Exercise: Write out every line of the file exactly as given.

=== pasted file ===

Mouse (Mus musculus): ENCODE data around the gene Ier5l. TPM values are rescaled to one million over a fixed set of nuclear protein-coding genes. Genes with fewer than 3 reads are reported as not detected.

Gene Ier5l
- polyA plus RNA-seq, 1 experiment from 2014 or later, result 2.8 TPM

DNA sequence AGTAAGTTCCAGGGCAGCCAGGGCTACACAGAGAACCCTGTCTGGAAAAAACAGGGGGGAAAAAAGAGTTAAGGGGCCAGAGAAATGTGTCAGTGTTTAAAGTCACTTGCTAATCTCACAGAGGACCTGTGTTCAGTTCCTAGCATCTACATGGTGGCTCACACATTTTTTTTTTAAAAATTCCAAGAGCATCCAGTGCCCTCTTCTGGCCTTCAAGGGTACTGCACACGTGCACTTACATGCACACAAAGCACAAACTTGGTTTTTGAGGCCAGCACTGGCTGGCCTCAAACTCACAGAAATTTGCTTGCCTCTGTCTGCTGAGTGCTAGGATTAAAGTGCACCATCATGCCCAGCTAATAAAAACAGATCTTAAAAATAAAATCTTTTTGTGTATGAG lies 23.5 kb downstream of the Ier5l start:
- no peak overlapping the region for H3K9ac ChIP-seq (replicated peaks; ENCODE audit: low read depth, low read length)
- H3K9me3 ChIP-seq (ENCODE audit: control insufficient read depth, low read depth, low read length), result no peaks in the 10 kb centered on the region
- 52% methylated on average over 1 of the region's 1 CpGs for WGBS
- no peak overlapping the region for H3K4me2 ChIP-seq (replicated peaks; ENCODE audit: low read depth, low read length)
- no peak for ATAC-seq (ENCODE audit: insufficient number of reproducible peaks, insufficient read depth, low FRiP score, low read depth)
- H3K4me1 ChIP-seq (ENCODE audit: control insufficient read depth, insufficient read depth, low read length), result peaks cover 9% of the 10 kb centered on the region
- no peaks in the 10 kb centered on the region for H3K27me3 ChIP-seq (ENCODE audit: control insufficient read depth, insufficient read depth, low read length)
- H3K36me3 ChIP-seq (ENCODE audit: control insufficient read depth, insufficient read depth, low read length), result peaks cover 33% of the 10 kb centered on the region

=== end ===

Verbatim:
Mouse (Mus musculus): ENCODE data around the gene Ier5l. TPM values are rescaled to one million over a fixed set of nuclear protein-coding genes. Genes with fewer than 3 reads are reported as not detected.

Gene Ier5l
- polyA plus RNA-seq, 1 experiment from 2014 or later, result 2.8 TPM

DNA sequence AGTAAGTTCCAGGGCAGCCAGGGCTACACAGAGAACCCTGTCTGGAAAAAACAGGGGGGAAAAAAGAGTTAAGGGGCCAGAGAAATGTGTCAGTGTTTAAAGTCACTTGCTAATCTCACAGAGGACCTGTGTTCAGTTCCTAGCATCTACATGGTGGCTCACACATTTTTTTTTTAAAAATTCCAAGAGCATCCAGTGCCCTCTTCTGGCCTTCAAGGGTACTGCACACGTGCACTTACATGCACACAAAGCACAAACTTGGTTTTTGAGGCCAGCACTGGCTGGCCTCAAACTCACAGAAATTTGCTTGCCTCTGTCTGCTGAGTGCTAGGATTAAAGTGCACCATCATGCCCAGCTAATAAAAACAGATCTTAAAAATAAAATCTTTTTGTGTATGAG lies 23.5 kb downstream of the Ier5l start:
- no peak overlapping the region for H3K9ac ChIP-seq (replicated peaks; ENCODE audit: low read depth, low read length)
- H3K9me3 ChIP-seq (ENCODE audit: control insufficient read depth, low read depth, low read length), result no peaks in the 10 kb centered on the region
- 52% methylated on average over 1 of the region's 1 CpGs for WGBS
- no peak overlapping the region for H3K4me2 ChIP-seq (replicated peaks; ENCODE audit: low read depth, low read length)
- no peak for ATAC-seq (ENCODE audit: insufficient number of reproducible peaks, insufficient read depth, low FRiP score, low read depth)
- H3K4me1 ChIP-seq (ENCODE audit: control insufficient read depth, insufficient read depth, low read length), result peaks cover 9% of the 10 kb centered on the region
- no peaks in the 10 kb centered on the region for H3K27me3 ChIP-seq (ENCODE audit: control insufficient read depth, insufficient read depth, low read length)
- H3K36me3 ChIP-seq (ENCODE audit: control insufficient read depth, insufficient read depth, low read length), result peaks cover 33% of the 10 kb centered on the region